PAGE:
Dominican Fr. Augustine Di Noia, undersecretary of the congregation, told Catholic News Service May 30 that the decree makes clear that people directly involved in an attempted ordination of a woman excommunicate themselves automatically; it is not a penalty imposed by the local bishop or the universal church.
Since the excommunication is not imposed, there is no possibility of appeal, he said: "The only recourse is repentance. [No recourse! How mean.]
"The problem is not that all of a sudden there was a tsunami of attempted ordinations of women," Di Noia said, but that the Code of Canon Law and the Code of Canons of the Eastern Churches "never anticipated that such a thing would happen." . [Because it is so very weird.]
The decree was needed "for the good of the church and to ensure bishops have a common way of responding" when such ceremonies are held in their dioceses, he said.
The media spokeswoman for Womenpriests, Bridget Mary Meehan, says the punishments and excommunications are actually helping the movement. [I doubt that.]
Such extreme treatment [Okay… these bizarre women simulate an ordination ceremony in direct defiance of the Holy See, the local bishop, and 2000 years of Christianty. They go to some odd sect’s church to do it. They commit scandal by trumpeting what they do. They have all been informed of the juridical consequences…. and they do it anyway. And the excommunication is "extreme treatment"?] doesn’t make sense to many ordinary Catholics, Meehan told NCR. “They ask, ‘Why would you excommunicate someone who just wants to serve God?’ ” [That’s pretty clear and this pretend confusion is hypocritical.] More and more Catholics are accepting the idea of women priests, she said. [So what? Lot’s of people think that all sorts of sinful behaviors are okay. They are still wrong. The numbers of people who think this or that are not the basis of doctrine.]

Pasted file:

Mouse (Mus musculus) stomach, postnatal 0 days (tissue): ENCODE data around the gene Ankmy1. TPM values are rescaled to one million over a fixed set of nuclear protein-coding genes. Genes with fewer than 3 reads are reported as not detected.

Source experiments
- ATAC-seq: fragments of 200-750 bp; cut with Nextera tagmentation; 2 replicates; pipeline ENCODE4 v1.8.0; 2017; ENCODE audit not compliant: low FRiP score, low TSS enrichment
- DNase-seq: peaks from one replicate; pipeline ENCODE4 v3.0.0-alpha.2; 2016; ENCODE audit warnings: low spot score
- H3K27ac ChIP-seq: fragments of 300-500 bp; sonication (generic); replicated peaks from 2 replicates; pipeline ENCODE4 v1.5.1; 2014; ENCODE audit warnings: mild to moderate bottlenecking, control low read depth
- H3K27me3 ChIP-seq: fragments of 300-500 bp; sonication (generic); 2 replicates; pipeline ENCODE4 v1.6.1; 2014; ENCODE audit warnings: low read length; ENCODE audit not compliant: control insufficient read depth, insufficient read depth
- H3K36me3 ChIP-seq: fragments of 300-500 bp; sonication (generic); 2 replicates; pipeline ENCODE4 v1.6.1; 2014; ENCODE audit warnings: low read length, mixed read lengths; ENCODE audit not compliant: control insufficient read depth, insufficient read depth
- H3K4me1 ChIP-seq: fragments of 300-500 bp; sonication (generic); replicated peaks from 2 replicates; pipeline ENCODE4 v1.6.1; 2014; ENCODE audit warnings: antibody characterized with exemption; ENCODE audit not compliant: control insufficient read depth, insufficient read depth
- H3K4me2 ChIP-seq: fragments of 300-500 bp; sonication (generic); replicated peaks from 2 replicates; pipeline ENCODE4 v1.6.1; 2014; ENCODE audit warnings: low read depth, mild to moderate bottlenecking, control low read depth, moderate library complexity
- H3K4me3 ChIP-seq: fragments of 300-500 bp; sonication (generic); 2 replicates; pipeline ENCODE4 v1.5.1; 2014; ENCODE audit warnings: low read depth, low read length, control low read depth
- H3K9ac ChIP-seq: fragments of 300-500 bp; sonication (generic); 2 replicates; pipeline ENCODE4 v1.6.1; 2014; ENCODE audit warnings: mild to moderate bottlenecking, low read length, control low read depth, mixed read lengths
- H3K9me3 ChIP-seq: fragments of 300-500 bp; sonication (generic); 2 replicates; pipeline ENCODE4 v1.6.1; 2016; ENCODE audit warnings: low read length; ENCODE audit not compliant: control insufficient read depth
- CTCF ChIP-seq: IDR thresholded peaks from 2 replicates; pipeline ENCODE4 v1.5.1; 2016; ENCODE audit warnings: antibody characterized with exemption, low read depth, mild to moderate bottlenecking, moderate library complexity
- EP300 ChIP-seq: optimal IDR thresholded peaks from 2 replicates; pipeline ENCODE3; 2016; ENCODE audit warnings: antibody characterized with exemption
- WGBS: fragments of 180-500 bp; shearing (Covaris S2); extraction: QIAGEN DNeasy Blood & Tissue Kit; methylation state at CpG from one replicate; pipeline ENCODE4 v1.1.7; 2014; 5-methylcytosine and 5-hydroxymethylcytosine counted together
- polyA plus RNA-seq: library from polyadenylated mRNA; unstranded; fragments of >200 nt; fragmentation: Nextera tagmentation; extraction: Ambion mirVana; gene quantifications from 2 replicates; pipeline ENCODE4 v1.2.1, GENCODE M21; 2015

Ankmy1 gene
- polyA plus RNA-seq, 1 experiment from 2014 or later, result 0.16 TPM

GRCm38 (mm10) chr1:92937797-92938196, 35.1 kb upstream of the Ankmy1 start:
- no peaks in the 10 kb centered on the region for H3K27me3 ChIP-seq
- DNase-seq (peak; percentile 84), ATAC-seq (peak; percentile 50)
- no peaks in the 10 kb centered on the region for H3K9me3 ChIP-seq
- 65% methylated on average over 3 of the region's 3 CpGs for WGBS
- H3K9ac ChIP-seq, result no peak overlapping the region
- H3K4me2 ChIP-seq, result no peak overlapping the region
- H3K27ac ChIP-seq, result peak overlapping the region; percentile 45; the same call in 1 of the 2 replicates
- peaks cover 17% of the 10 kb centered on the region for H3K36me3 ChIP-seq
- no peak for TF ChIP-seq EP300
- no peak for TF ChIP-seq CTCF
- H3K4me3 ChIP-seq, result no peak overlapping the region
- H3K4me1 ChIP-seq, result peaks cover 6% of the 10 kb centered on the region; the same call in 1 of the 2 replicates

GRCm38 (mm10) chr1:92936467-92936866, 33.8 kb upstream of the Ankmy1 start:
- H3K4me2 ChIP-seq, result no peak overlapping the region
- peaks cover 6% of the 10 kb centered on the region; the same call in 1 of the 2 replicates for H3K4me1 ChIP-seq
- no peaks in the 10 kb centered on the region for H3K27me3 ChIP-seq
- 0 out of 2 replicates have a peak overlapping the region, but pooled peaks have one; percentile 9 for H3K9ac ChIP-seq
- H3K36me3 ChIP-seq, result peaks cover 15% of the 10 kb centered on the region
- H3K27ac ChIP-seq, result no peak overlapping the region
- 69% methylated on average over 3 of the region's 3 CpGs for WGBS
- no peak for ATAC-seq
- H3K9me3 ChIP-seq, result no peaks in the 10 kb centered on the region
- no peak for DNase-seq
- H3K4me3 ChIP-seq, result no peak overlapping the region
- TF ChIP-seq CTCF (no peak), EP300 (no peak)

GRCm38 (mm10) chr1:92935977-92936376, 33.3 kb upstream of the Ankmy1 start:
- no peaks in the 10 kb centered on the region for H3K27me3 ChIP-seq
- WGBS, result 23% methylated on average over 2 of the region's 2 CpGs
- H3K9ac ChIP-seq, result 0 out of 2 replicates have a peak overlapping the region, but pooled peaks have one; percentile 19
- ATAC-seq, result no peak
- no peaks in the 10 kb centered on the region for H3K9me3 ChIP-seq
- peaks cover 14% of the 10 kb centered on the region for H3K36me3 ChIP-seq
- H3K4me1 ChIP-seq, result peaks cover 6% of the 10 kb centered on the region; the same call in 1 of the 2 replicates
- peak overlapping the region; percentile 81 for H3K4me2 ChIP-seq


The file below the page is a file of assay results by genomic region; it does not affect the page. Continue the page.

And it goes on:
“We are building a renewed model of priesthood for a renewed Roman Catholic Church in a community of equals in which all are welcome at the sacred Eucharistic table” said Meehan, [NOT] ordained two years ago, is a [fake] priest for house churches in Sarasota, Florida, and northern Virginia. [Note here the imagery from the early Church: "house churches". The idea is that the early roots of Christianity, in its first phase of growth, is somehow more authentic than what we have now. Note the tone of words like "renewed" and "equals" and "welcome", whereas the official Church was into threats and warnings.]